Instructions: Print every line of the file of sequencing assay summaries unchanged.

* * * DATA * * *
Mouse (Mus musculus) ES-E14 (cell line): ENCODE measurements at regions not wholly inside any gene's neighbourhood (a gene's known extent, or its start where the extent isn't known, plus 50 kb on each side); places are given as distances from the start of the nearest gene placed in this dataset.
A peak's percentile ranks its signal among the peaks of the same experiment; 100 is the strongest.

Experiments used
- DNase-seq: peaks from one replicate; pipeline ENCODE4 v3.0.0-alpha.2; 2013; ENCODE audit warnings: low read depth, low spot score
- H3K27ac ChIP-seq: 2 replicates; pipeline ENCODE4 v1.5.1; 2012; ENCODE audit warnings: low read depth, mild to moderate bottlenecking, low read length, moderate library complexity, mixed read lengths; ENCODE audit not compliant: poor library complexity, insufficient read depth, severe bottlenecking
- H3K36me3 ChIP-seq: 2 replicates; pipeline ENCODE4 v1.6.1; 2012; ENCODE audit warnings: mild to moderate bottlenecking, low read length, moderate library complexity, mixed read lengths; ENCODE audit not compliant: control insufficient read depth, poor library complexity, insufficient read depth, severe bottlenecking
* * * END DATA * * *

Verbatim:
Mouse (Mus musculus) ES-E14 (cell line): ENCODE measurements at regions not wholly inside any gene's neighbourhood (a gene's known extent, or its start where the extent isn't known, plus 50 kb on each side); places are given as distances from the start of the nearest gene placed in this dataset.
A peak's percentile ranks its signal among the peaks of the same experiment; 100 is the strongest.

Experiments used
- DNase-seq: peaks from one replicate; pipeline ENCODE4 v3.0.0-alpha.2; 2013; ENCODE audit warnings: low read depth, low spot score
- H3K27ac ChIP-seq: 2 replicates; pipeline ENCODE4 v1.5.1; 2012; ENCODE audit warnings: low read depth, mild to moderate bottlenecking, low read length, moderate library complexity, mixed read lengths; ENCODE audit not compliant: poor library complexity, insufficient read depth, severe bottlenecking
- H3K36me3 ChIP-seq: 2 replicates; pipeline ENCODE4 v1.6.1; 2012; ENCODE audit warnings: mild to moderate bottlenecking, low read length, moderate library complexity, mixed read lengths; ENCODE audit not compliant: control insufficient read depth, poor library complexity, insufficient read depth, severe bottlenecking